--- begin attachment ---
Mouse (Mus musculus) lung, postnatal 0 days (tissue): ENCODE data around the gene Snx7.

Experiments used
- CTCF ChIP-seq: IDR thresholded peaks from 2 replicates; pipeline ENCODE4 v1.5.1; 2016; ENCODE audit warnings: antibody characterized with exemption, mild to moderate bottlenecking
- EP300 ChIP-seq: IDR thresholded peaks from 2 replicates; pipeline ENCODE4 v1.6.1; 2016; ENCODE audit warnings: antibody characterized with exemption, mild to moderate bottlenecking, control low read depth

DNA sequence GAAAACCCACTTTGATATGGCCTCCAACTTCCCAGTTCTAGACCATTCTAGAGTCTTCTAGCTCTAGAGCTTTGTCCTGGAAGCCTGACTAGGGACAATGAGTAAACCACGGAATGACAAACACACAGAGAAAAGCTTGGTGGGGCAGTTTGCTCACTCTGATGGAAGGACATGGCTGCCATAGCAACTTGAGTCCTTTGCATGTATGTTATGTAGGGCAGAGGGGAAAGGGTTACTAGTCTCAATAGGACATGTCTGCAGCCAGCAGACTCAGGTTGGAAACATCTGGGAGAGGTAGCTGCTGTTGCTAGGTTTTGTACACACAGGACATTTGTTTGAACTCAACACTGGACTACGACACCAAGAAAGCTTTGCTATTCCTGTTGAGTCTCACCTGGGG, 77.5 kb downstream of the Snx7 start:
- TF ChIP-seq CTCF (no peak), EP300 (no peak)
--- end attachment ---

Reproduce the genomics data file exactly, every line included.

Mouse (Mus musculus) lung, postnatal 0 days (tissue): ENCODE data around the gene Snx7.

Experiments used
- CTCF ChIP-seq: IDR thresholded peaks from 2 replicates; pipeline ENCODE4 v1.5.1; 2016; ENCODE audit warnings: antibody characterized with exemption, mild to moderate bottlenecking
- EP300 ChIP-seq: IDR thresholded peaks from 2 replicates; pipeline ENCODE4 v1.6.1; 2016; ENCODE audit warnings: antibody characterized with exemption, mild to moderate bottlenecking, control low read depth

DNA sequence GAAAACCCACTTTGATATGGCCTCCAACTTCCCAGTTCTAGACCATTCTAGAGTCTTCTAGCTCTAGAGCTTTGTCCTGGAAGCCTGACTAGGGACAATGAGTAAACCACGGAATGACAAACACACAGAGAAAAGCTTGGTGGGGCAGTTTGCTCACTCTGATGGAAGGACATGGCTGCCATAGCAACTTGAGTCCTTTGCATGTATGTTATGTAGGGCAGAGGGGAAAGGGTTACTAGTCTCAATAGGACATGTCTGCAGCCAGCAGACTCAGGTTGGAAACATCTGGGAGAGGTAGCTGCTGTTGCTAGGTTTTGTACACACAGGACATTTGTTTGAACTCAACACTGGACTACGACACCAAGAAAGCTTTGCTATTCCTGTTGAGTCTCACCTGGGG, 77.5 kb downstream of the Snx7 start:
- TF ChIP-seq CTCF (no peak), EP300 (no peak)